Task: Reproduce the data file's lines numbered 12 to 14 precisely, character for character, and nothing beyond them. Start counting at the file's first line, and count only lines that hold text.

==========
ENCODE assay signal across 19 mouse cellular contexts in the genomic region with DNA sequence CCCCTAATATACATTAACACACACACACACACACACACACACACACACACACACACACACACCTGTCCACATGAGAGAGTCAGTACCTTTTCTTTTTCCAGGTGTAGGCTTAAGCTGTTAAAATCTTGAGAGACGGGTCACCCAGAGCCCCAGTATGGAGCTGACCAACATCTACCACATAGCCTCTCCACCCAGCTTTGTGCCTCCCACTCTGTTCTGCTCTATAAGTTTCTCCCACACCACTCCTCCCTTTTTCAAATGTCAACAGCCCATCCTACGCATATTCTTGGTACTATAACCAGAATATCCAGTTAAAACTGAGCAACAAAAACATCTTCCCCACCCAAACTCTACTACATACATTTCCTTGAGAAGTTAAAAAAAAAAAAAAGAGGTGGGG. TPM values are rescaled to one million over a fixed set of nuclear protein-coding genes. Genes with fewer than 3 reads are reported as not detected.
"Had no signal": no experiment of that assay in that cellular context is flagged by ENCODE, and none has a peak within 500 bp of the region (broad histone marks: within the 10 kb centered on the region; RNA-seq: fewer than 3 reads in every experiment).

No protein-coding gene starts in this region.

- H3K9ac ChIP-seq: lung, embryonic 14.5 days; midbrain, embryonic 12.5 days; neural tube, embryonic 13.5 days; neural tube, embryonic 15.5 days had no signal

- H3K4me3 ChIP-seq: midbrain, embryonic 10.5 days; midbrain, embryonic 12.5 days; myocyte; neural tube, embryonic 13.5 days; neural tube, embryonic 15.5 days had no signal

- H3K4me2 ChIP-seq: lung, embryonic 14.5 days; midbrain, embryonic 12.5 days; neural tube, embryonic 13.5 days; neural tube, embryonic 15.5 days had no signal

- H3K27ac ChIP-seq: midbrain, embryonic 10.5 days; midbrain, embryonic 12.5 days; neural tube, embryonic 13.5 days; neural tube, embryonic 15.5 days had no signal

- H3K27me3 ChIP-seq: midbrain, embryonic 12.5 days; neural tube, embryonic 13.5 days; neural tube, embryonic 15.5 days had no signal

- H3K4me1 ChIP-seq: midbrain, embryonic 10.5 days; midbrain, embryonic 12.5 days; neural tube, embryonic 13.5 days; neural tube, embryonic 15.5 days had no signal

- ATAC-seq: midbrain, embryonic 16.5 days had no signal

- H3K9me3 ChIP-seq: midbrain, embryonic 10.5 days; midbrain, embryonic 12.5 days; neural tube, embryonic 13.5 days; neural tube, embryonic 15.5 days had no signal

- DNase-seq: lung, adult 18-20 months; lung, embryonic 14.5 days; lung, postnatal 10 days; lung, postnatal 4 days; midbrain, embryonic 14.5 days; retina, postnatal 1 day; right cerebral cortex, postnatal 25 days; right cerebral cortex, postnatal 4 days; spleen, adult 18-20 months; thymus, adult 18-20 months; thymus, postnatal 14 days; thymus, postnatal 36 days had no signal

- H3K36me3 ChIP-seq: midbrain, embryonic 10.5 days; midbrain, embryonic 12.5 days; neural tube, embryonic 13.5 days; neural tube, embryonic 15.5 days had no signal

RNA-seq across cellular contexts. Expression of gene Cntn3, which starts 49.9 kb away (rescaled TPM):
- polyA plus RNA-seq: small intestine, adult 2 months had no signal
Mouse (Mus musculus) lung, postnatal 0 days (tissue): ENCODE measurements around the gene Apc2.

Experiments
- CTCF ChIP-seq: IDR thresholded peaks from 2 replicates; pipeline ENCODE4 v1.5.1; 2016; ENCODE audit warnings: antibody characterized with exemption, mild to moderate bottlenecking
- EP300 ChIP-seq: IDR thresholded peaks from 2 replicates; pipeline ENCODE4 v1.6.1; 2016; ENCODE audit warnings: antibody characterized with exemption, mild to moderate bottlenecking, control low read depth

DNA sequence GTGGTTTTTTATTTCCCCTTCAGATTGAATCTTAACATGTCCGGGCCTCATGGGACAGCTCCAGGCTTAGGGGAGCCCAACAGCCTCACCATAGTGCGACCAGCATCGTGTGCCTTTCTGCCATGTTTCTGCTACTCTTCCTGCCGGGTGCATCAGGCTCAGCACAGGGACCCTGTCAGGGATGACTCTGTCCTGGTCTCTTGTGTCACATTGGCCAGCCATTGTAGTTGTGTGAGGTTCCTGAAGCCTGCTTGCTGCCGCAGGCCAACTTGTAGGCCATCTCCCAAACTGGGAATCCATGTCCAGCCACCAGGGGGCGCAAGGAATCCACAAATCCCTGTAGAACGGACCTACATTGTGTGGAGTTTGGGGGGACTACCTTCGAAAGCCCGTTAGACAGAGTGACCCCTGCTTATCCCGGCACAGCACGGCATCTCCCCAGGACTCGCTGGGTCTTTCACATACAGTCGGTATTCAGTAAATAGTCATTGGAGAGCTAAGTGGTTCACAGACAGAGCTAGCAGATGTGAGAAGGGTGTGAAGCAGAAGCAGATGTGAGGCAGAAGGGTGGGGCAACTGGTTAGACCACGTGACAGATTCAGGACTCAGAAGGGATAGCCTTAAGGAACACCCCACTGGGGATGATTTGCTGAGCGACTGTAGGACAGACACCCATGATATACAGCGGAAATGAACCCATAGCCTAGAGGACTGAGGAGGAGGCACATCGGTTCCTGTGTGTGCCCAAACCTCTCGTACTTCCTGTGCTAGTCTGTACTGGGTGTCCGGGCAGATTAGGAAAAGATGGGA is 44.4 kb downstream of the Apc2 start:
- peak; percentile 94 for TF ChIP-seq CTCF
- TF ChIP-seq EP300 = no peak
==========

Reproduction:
- DNase-seq: lung, adult 18-20 months; lung, embryonic 14.5 days; lung, postnatal 10 days; lung, postnatal 4 days; midbrain, embryonic 14.5 days; retina, postnatal 1 day; right cerebral cortex, postnatal 25 days; right cerebral cortex, postnatal 4 days; spleen, adult 18-20 months; thymus, adult 18-20 months; thymus, postnatal 14 days; thymus, postnatal 36 days had no signal

- H3K36me3 ChIP-seq: midbrain, embryonic 10.5 days; midbrain, embryonic 12.5 days; neural tube, embryonic 13.5 days; neural tube, embryonic 15.5 days had no signal

RNA-seq across cellular contexts. Expression of gene Cntn3, which starts 49.9 kb away (rescaled TPM):